Ad platforms hold a dominant market position, so without much direct competition to be concerned about they are free to control their ad platforms as they please. Responsive ads are another front in an ongoing struggle between the ad platforms on one side, and advertisers and their agencies on the other. Many advertisers are pro-automation but also want to retain the flexibility to optimize more detail of how their ad copy serves.

Responsive ads take a lot more time to initially configure, and that time can sometimes be better invested into manually optimizing ad copy.

On balance, responsive ads are proving to be a promising innovation and a useful tool for many campaigns.

The bottom line on responsive ad technology

Responsive display ads quickly became a success because they require fewer images and aspect ratios during setup. They are quicker to setup, and less of a variation versus traditional display ads. They also eliminate the requirement to manually populate display ads with many different sizes of the same image.  So ad setup time for display is decreased, a major benefit. And less ad copy is required.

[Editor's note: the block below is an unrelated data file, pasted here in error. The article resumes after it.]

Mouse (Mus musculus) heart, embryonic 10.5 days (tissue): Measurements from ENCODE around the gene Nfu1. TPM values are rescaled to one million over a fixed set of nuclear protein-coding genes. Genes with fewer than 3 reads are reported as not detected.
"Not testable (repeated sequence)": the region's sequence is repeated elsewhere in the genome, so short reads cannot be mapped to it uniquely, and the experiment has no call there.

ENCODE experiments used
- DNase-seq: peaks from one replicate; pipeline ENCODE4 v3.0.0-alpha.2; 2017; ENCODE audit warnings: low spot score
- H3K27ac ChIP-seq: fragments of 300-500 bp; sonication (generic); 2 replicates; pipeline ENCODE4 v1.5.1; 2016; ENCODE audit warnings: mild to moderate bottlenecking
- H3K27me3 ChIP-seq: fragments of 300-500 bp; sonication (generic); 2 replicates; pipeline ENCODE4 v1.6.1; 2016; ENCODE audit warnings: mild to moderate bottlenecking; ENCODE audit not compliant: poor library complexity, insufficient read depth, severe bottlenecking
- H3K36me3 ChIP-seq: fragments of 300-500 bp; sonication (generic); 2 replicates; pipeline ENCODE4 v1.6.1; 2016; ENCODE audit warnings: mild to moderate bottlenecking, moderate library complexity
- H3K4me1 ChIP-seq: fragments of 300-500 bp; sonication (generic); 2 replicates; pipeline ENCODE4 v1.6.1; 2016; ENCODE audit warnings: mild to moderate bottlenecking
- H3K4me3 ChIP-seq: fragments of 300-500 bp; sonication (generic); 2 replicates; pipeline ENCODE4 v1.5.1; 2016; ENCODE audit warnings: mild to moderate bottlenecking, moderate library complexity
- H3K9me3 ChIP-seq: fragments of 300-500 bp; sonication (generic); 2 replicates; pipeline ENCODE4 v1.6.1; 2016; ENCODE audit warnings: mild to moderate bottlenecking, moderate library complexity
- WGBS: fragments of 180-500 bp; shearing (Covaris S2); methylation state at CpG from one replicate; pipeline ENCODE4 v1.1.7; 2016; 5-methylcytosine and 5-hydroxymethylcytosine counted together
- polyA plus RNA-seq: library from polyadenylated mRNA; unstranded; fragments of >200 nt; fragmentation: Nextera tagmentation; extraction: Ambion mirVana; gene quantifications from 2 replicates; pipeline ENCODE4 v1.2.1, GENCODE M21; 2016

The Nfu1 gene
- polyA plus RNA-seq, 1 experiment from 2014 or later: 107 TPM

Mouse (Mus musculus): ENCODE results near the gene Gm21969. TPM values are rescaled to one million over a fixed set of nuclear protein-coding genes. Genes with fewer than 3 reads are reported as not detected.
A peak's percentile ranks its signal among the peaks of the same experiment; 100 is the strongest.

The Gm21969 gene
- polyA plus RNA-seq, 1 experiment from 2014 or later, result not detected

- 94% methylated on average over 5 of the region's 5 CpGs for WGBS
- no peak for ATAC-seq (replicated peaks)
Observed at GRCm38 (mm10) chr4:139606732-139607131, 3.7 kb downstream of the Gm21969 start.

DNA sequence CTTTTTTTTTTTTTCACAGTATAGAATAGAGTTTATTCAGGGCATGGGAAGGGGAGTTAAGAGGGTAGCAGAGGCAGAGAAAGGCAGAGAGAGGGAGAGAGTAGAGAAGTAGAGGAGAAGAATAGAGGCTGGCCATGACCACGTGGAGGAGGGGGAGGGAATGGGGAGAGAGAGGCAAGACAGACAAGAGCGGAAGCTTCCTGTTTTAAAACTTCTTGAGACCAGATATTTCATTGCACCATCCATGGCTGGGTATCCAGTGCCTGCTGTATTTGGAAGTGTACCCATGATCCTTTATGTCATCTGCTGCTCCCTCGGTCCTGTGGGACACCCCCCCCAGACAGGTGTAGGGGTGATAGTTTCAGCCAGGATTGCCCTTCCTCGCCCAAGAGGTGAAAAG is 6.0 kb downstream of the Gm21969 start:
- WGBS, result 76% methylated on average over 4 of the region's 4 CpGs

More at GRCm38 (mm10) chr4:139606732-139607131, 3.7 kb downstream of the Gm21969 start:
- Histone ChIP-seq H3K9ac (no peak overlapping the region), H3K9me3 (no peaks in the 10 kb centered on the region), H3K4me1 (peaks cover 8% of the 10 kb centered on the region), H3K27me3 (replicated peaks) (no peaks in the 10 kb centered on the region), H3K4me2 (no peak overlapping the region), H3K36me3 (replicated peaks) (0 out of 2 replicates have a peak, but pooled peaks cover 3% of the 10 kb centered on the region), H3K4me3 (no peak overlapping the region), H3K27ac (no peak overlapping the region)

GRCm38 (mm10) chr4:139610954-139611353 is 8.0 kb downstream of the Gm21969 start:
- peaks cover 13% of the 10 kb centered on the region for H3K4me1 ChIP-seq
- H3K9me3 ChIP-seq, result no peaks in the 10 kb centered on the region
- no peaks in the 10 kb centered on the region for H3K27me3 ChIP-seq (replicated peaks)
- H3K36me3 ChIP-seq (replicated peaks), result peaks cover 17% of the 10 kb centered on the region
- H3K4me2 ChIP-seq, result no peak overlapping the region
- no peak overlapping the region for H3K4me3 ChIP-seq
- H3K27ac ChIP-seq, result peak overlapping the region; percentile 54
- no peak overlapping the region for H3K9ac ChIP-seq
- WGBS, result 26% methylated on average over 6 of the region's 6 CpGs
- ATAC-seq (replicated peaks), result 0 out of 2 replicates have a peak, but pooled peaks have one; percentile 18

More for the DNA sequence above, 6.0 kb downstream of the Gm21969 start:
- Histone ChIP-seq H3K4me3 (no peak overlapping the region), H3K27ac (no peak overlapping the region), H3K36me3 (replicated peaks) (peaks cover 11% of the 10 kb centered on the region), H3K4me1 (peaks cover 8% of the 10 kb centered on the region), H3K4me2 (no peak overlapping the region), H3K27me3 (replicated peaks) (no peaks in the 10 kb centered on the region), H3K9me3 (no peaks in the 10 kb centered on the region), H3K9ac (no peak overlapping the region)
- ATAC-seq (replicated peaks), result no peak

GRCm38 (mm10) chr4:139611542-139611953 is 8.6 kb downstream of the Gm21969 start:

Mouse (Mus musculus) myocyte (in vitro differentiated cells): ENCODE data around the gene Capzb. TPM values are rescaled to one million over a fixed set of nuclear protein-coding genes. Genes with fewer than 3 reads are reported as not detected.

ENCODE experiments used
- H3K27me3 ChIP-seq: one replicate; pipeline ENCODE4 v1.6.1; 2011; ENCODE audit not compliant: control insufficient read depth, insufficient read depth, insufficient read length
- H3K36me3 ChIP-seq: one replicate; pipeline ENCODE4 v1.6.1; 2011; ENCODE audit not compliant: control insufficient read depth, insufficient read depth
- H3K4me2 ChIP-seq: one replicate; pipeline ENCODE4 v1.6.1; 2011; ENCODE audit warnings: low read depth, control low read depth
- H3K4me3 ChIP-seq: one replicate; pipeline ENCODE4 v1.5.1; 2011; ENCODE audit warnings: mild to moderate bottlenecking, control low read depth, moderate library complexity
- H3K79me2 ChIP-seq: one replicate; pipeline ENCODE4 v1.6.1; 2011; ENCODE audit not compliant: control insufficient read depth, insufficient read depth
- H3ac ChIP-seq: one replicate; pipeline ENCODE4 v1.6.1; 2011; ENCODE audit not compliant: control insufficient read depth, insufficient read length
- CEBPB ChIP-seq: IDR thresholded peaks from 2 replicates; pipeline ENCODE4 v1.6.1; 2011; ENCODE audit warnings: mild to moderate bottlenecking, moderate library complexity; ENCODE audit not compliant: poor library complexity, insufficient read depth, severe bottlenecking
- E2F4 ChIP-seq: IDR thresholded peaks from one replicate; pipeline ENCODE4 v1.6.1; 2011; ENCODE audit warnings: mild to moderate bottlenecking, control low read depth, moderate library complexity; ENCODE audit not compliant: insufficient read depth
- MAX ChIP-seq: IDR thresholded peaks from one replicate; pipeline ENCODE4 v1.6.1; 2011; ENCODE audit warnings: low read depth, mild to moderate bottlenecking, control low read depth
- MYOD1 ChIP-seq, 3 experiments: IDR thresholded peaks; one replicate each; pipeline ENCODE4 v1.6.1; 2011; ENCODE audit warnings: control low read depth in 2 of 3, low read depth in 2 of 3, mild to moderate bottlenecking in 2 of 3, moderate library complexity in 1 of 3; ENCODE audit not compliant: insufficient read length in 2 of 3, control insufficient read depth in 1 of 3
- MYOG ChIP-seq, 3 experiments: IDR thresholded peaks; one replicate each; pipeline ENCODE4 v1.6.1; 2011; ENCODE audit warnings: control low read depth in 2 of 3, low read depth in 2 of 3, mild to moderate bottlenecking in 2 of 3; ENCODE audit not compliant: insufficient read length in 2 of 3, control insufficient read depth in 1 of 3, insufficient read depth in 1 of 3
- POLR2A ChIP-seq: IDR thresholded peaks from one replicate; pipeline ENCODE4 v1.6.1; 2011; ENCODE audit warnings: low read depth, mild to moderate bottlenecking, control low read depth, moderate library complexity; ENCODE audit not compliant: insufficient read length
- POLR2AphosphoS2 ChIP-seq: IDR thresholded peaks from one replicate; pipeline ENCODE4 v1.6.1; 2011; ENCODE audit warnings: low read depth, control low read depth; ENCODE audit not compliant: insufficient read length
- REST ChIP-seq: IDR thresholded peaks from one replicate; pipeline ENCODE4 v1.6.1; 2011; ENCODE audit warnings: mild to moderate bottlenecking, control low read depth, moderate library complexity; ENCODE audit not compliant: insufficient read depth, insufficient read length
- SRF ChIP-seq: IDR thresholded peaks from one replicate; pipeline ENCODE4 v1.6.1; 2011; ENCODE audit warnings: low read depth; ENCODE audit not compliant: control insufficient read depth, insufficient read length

Responsive search ads require more time to configure and can be used to enhance the performance of some campaigns, and they are more controversial.

The key to getting the most out of responsive search ads is to first put the extra effort and time to populate them with strong search ad copy. A responsive search ad can be thought of as an “ad copy combination split tester”.  It will go to work discovering the best combinations of ad copy to serve, and the sequence to serve it.  This serves to extend the reach and conversion volume of each ad group within a search campaign.

This new type of ad will need to see continued improvements and especially, visibility for it to become something that PPC advertisers will become truly enthusiastic about. We’ll have follow-on articles as the situation continues to evolve.